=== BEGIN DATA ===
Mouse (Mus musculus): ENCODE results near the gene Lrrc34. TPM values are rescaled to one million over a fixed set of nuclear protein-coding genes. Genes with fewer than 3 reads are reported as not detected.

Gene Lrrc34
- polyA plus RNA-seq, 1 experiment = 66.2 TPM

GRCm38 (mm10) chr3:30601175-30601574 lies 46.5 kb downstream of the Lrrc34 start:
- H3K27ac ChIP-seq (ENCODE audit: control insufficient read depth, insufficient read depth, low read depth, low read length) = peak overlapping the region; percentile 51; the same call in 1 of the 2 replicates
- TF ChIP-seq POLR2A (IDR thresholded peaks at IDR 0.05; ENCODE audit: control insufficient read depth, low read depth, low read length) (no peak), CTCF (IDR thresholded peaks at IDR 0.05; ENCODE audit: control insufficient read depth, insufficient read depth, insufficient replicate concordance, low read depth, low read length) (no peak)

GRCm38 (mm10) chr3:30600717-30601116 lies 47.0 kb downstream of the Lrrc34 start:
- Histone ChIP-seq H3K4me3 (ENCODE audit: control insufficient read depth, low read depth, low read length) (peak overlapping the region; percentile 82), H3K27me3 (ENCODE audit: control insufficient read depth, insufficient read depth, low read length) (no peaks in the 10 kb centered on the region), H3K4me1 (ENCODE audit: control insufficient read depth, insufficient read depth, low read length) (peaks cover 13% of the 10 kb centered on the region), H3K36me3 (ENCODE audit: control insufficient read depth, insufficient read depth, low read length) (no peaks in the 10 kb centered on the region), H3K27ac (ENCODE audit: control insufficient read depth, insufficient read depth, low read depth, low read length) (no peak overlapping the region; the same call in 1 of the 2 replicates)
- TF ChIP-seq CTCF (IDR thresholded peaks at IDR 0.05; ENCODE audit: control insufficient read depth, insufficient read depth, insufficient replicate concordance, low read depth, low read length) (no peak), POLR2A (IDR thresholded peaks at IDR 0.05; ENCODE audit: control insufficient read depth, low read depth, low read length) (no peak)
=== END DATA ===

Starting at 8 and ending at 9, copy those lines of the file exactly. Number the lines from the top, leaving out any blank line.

- Histone ChIP-seq H3K4me3 (ENCODE audit: control insufficient read depth, low read depth, low read length) (peak overlapping the region; percentile 82), H3K27me3 (ENCODE audit: control insufficient read depth, insufficient read depth, low read length) (no peaks in the 10 kb centered on the region), H3K4me1 (ENCODE audit: control insufficient read depth, insufficient read depth, low read length) (peaks cover 13% of the 10 kb centered on the region), H3K36me3 (ENCODE audit: control insufficient read depth, insufficient read depth, low read length) (no peaks in the 10 kb centered on the region), H3K27ac (ENCODE audit: control insufficient read depth, insufficient read depth, low read depth, low read length) (no peak overlapping the region; the same call in 1 of the 2 replicates)
- TF ChIP-seq CTCF (IDR thresholded peaks at IDR 0.05; ENCODE audit: control insufficient read depth, insufficient read depth, insufficient replicate concordance, low read depth, low read length) (no peak), POLR2A (IDR thresholded peaks at IDR 0.05; ENCODE audit: control insufficient read depth, low read depth, low read length) (no peak)